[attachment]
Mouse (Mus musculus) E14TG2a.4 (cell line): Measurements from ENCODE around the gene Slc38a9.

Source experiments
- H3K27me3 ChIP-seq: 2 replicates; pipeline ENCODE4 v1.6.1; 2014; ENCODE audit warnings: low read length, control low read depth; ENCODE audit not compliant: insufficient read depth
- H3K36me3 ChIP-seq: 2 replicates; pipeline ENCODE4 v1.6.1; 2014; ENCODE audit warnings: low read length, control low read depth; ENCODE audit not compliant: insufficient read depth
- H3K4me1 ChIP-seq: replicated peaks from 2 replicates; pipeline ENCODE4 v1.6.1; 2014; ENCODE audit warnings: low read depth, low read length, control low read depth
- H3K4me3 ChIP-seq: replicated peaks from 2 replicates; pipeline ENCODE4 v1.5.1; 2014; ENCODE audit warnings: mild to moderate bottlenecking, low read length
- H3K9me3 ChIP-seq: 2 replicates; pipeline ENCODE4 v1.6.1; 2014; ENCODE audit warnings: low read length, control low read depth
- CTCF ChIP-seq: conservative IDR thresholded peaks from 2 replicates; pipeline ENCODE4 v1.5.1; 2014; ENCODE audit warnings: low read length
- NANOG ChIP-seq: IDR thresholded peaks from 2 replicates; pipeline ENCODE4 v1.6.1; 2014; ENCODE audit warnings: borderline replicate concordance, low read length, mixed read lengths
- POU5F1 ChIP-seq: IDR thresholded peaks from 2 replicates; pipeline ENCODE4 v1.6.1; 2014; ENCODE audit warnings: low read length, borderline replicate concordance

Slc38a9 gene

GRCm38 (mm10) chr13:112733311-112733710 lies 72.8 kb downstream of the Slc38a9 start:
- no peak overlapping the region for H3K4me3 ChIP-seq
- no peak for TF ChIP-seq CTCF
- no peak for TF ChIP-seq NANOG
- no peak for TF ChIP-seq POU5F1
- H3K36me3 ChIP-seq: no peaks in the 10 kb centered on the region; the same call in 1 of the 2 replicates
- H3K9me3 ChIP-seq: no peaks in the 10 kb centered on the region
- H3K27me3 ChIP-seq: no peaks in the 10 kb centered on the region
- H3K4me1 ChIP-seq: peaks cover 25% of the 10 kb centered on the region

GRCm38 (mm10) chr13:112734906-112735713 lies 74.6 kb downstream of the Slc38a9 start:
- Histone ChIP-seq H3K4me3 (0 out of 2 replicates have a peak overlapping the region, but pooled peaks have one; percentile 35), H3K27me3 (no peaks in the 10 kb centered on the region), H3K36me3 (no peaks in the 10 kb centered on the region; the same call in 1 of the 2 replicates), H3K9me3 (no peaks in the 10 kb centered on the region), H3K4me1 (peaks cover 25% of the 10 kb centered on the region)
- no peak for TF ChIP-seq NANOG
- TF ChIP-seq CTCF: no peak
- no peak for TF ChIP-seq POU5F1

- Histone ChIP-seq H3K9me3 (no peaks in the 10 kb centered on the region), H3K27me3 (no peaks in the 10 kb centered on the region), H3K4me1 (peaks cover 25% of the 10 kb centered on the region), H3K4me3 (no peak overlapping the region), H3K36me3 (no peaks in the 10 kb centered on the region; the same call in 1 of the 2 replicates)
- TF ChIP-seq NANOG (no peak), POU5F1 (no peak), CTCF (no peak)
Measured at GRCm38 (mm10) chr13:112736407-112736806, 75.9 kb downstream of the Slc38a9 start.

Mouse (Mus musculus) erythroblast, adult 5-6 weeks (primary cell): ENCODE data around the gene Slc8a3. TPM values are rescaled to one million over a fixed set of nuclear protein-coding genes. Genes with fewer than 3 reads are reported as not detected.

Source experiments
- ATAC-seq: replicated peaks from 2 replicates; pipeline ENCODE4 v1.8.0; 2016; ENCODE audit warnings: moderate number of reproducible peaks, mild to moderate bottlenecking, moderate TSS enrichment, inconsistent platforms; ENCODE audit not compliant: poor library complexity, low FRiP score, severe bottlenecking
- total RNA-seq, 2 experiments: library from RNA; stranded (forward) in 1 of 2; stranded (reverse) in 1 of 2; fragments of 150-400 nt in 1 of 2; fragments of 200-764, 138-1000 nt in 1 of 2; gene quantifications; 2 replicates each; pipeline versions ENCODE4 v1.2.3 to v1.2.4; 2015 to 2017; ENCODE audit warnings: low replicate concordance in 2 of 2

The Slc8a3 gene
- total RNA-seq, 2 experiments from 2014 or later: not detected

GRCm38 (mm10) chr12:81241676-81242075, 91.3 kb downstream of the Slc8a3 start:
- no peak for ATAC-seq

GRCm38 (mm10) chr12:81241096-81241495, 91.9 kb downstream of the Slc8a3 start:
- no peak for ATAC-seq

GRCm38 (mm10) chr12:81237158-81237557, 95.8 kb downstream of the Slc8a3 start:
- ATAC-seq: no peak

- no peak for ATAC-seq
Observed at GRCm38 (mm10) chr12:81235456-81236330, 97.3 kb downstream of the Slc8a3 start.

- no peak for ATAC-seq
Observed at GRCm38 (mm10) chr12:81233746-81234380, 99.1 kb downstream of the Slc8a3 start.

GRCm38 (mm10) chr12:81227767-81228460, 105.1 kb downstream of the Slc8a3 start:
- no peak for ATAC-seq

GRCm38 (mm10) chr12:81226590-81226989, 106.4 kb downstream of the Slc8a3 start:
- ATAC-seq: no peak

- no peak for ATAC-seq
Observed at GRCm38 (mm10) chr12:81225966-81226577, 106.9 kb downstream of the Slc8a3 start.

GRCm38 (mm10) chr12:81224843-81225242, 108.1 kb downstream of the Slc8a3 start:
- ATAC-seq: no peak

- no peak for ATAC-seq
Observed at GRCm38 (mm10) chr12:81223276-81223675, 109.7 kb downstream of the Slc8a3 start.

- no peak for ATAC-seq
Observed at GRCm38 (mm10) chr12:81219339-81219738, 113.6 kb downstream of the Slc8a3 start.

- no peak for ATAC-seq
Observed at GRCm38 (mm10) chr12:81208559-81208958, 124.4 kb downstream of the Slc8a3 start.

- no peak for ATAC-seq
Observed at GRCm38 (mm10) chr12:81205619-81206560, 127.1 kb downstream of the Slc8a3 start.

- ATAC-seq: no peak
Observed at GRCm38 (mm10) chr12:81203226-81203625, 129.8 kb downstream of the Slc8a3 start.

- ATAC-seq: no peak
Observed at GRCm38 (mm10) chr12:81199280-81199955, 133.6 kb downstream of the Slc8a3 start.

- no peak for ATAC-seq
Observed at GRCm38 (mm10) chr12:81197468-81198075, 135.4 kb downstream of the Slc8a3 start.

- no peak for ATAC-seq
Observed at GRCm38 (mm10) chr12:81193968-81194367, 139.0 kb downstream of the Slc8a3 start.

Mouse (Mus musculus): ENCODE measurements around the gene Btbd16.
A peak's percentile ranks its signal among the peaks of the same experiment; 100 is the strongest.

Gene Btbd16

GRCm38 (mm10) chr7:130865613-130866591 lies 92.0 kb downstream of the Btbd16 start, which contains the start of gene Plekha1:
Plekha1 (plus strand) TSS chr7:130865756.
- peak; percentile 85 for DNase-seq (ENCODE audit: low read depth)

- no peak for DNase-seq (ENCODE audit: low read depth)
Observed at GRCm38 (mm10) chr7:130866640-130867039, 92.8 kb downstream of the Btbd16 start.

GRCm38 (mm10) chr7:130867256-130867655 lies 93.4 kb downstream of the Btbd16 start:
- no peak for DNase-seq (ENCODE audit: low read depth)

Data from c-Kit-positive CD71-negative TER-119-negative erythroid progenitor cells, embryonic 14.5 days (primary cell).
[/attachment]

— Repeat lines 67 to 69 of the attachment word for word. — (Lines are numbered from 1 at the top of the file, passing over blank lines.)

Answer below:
- no peak for ATAC-seq
Observed at GRCm38 (mm10) chr12:81193968-81194367, 139.0 kb downstream of the Slc8a3 start.

Mouse (Mus musculus): ENCODE measurements around the gene Btbd16.